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2019 SXSW Recap: Day 5

The fifth day of SXSW was another fun one in Austin!  If you enjoy discussions about safety and movies about trash dumps, then my day would have been right up your alley!  In all seriousness though, these were both really entertaining parts of my day.

 

I talked movies in yesterday’s blog, so let’s instead talk about my favorite session of the day, “Stop a Disaster: Where NOT to skimp on a shoot”.  This was a four person panel discussion that consisted of a Producer/AD, a Director and two Filmmakers talking about where to make sure you don’t cut corners on a video shoot.  This discussion was one I was really looking forward too because, to be honest, it’s a question that comes up a lot in our day-to-day world at PEG, figuring out how we can best utilize and maximize a client’s budget and give them the most bang for their buck.

 

First and Foremost: Safety

 

The topic that the most time was spent on is such an important one to remember, that no matter what, you can never cut costs or make concessions when it comes to the safety of every single person involved in the project.  People have been killed and injured on video shoots, and Directors have been sentenced to jail for being responsible for putting crew members in positions where those things have happen.  It’s also important that during a shoot if anything comes up or anyone involved with the shoot is being asked to do something they don’t feel is safe, they absolutely should bring it up and a new plan needs to be devised, regardless of how amazing the shot might be.  Panelist Jenn Wexler put it best: “Safety first. Movie second. Feelings third.”  Sometimes this means, too, that the extra shooting day that you’re pushing for…really might not be able to be sacrificed, even if it does increase the project’s budget.  If you need that extra time to make sure everyone is safe if there’s any unique filming conditions, then you need that extra time.  Mistakes can happen when people are rushed or don’t have time to properly prepare for the situation they’re in.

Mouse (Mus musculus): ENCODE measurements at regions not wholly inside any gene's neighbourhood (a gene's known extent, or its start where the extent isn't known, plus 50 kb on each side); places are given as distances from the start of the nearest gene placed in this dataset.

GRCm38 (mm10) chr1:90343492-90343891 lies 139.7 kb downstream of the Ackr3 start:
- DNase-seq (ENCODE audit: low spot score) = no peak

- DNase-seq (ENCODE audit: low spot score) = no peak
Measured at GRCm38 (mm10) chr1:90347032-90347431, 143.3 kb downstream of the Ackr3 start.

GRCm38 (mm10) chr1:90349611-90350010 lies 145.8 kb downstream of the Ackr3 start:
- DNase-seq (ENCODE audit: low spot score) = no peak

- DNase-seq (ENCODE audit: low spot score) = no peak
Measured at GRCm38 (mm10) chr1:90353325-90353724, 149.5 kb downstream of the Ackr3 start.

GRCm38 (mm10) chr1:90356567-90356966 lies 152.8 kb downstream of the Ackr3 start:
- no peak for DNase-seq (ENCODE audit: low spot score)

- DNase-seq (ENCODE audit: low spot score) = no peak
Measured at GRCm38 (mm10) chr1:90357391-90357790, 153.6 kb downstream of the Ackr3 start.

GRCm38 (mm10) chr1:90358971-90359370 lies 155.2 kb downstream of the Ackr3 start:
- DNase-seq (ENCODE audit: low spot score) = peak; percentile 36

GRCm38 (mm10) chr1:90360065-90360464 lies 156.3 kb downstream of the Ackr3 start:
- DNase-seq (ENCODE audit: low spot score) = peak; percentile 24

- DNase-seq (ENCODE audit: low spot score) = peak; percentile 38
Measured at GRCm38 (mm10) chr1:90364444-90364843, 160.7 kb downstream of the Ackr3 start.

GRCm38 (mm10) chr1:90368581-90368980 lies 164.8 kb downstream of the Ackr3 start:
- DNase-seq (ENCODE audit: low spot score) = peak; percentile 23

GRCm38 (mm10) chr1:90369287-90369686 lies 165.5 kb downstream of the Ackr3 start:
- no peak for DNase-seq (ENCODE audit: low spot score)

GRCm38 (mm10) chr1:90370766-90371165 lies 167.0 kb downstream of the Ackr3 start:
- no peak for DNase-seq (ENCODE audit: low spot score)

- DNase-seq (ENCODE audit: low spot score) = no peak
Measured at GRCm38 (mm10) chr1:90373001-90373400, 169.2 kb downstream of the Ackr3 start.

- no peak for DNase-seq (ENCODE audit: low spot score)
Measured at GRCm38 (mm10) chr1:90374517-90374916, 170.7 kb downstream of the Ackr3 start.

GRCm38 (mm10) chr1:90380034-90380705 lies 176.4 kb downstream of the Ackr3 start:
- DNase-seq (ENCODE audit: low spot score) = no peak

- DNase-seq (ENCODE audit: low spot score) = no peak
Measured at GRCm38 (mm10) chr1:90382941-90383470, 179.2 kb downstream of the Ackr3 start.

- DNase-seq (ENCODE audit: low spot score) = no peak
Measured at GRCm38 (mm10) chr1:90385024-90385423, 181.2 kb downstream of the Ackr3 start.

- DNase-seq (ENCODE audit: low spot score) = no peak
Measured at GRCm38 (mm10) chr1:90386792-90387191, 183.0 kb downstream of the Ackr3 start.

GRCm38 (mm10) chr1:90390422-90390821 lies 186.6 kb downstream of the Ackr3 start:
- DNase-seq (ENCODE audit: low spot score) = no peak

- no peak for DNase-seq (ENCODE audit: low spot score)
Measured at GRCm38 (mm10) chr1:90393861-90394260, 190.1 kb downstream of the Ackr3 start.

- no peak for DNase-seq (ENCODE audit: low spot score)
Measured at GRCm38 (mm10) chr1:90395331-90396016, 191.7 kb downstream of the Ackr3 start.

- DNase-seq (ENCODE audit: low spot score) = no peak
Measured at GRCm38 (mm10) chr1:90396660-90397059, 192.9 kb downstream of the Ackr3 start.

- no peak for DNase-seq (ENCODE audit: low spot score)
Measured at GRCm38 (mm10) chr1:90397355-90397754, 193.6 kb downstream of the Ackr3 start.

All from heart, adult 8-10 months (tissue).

“Safety first. Movie second. Feelings third.”

Jenn Wexler

 

 

 

Beyond that, while it seems obvious, insurance and permits…also things that cannot be ignored, even if they do come at a cost.

 

Sound Guy

 

Other places not to cut corners on a shoot…  A sound guy.  This is something that I am personally a big believer in as well.  There’s nothing more important on a video shoot that involves audio than making sure you capture great sound.  You can cut a video together many different ways to play with how it looks, but if you capture bad audio, particularly of someone talking on camera, there’s no good way to fix that in post.  While you always want to capture the absolutely best shots, the untrained eye may not always notice if a shot is an 8/10, 9/10 or 10/10.  But what they will always notice…is something that sounds bad.  There’s no hiding it to anyone watching.

 

Producer

 

Another topic discussed was the importance of having a Producer or Production Manager on-site.  Sometimes people frown upon seeing someone not running a specific piece of equipment on a laptop at a shoot, but those people are incredibly valuable to making sure the vision of the project is brought to life on the day of the shoot.  While everyone else is in the weeds, executing their roles, that person keeps things on track, moving and provides valuable big picture oversight.

 

It’s stuff that we talk about all the time in our office, but it was a really good discussion to be reminded that while working with limited budgets can be challenges that everyone in our industry deals with at times, there are certain times that you need to step back and be realistic about not only what’s best for the project but also first and foremost, the safety of everyone involved, from the crew to the talent to the client and anyone else on-site.

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